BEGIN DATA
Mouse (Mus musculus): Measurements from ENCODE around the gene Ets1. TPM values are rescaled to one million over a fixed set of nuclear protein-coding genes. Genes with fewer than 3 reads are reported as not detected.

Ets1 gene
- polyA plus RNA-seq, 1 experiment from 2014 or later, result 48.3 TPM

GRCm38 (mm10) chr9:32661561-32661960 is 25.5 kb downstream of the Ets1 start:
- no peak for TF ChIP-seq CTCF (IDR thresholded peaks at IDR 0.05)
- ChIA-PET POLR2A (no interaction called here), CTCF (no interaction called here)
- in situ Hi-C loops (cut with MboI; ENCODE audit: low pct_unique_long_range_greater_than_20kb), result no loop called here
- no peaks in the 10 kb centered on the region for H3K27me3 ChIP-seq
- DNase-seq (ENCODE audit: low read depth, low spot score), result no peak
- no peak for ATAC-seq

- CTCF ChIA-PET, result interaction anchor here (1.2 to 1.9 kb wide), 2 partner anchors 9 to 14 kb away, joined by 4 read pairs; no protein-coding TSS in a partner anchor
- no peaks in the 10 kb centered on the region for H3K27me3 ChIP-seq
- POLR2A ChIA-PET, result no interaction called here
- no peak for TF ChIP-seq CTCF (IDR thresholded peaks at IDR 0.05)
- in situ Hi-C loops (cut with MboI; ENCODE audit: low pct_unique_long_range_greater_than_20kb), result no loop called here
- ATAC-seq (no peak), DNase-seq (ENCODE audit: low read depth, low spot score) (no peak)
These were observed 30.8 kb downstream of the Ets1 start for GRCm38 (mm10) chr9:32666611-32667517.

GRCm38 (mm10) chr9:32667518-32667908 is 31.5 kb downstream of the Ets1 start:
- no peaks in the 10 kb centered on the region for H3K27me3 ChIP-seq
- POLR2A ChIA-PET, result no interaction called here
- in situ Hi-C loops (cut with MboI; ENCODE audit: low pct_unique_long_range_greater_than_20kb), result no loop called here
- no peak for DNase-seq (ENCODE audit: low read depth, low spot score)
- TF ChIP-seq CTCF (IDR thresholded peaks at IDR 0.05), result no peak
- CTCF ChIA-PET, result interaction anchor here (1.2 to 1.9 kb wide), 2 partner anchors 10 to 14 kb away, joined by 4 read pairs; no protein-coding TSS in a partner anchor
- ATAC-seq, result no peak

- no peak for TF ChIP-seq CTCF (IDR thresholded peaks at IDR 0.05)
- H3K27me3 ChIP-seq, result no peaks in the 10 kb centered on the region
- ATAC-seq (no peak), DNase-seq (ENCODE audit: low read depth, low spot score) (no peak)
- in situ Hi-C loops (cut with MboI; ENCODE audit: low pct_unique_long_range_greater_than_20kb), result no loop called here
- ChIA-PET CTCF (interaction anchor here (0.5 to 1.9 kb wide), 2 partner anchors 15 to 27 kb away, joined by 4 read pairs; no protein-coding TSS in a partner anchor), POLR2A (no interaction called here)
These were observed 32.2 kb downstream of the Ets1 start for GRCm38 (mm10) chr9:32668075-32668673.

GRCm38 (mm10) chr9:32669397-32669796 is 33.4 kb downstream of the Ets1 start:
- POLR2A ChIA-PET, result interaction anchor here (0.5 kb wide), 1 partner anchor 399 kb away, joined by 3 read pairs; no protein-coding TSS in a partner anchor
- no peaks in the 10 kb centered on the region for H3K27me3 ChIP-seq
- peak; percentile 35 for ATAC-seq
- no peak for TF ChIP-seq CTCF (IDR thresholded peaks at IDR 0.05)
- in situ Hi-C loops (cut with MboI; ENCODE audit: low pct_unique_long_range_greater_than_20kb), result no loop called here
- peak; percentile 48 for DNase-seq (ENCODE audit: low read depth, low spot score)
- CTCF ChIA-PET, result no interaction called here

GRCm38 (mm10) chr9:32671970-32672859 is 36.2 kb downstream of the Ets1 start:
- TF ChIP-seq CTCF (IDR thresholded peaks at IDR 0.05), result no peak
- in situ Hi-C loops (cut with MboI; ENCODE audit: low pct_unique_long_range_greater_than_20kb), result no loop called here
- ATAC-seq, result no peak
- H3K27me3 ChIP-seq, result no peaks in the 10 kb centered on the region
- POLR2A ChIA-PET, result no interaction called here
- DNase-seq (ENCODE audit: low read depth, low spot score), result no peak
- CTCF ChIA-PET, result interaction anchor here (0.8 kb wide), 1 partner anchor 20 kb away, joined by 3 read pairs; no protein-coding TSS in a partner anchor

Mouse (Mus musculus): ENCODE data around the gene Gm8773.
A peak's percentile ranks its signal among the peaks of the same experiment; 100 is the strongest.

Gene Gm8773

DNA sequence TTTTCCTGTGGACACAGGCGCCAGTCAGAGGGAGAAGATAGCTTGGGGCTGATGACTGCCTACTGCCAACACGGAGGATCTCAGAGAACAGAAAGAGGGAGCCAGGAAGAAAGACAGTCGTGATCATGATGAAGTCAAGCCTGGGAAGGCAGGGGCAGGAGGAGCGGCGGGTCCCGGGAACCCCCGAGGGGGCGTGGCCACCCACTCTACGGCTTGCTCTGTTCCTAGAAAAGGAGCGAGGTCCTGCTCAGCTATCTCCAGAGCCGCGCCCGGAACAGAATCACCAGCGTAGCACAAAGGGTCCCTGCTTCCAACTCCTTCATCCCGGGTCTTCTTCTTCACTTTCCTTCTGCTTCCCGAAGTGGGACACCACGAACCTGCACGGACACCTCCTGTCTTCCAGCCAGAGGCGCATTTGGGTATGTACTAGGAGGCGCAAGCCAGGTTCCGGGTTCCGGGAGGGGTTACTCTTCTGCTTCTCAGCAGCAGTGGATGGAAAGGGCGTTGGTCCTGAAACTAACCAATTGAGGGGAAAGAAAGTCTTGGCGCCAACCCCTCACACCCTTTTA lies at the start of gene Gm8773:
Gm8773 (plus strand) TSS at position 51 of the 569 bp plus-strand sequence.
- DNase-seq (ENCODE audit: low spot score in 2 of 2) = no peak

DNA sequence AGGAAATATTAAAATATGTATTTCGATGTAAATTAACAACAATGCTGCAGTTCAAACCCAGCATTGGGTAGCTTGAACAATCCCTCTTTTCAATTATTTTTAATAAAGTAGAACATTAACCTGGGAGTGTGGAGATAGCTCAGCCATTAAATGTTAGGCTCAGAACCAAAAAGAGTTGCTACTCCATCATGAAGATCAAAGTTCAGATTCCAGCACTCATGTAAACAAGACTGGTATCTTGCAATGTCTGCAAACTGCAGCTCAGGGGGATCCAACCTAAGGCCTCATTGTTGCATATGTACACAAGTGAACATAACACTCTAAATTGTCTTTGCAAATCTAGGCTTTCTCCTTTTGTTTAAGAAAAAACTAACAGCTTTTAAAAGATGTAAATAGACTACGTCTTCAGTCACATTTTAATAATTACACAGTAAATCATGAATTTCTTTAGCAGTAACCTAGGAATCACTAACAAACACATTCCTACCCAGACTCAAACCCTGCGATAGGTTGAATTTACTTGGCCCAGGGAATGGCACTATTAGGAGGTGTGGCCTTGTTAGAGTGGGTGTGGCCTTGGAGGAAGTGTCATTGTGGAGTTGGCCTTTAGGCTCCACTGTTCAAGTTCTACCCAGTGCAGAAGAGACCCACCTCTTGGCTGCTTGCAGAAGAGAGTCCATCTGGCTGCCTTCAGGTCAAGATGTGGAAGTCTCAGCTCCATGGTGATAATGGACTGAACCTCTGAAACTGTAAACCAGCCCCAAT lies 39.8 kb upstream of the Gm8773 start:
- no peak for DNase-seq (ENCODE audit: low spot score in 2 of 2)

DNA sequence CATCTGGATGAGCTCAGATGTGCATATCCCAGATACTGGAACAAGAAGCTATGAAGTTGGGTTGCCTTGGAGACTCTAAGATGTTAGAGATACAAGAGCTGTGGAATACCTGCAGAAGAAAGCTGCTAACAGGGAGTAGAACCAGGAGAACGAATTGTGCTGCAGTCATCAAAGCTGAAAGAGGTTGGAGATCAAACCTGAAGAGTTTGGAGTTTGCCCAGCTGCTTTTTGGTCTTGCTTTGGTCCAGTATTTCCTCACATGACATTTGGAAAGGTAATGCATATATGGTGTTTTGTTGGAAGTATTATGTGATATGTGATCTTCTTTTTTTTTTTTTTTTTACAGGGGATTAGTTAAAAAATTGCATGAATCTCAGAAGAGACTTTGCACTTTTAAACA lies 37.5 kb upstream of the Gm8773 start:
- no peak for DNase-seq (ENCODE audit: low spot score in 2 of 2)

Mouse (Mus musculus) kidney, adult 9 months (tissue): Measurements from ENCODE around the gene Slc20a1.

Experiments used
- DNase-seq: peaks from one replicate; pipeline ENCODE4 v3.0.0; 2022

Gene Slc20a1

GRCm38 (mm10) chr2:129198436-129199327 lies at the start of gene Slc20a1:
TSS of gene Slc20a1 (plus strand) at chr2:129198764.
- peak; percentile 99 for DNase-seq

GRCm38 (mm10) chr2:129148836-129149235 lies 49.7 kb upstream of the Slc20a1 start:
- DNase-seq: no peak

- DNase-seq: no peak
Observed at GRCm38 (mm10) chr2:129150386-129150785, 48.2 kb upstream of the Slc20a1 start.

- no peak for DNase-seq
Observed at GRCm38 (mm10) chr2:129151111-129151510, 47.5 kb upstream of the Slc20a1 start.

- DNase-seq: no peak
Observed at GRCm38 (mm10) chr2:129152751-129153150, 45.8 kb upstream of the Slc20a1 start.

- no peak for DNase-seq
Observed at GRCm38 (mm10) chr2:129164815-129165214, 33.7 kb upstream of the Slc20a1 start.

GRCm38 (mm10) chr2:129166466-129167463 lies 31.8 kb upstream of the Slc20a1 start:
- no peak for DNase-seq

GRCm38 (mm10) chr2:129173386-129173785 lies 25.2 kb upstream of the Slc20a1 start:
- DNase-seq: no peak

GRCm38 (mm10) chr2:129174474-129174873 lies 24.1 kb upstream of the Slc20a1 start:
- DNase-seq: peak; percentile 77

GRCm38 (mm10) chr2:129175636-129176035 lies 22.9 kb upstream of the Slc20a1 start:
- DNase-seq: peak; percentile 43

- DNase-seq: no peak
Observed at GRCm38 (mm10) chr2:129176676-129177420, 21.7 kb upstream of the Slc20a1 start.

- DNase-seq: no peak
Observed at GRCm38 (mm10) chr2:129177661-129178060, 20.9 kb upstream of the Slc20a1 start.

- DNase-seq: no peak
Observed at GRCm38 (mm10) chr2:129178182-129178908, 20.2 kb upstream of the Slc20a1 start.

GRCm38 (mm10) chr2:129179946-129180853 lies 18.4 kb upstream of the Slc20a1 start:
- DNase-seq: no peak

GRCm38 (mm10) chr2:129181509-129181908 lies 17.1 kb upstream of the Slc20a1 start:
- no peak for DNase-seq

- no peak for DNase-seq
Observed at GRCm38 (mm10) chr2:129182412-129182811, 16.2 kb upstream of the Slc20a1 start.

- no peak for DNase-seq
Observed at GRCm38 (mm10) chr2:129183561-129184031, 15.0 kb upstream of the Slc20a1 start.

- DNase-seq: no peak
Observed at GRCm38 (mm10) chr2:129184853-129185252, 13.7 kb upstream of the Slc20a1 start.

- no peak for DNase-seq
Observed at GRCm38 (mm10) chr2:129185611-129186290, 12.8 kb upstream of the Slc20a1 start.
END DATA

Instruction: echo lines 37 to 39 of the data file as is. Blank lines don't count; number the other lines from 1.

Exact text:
- in situ Hi-C loops (cut with MboI; ENCODE audit: low pct_unique_long_range_greater_than_20kb), result no loop called here
- peak; percentile 48 for DNase-seq (ENCODE audit: low read depth, low spot score)
- CTCF ChIA-PET, result no interaction called here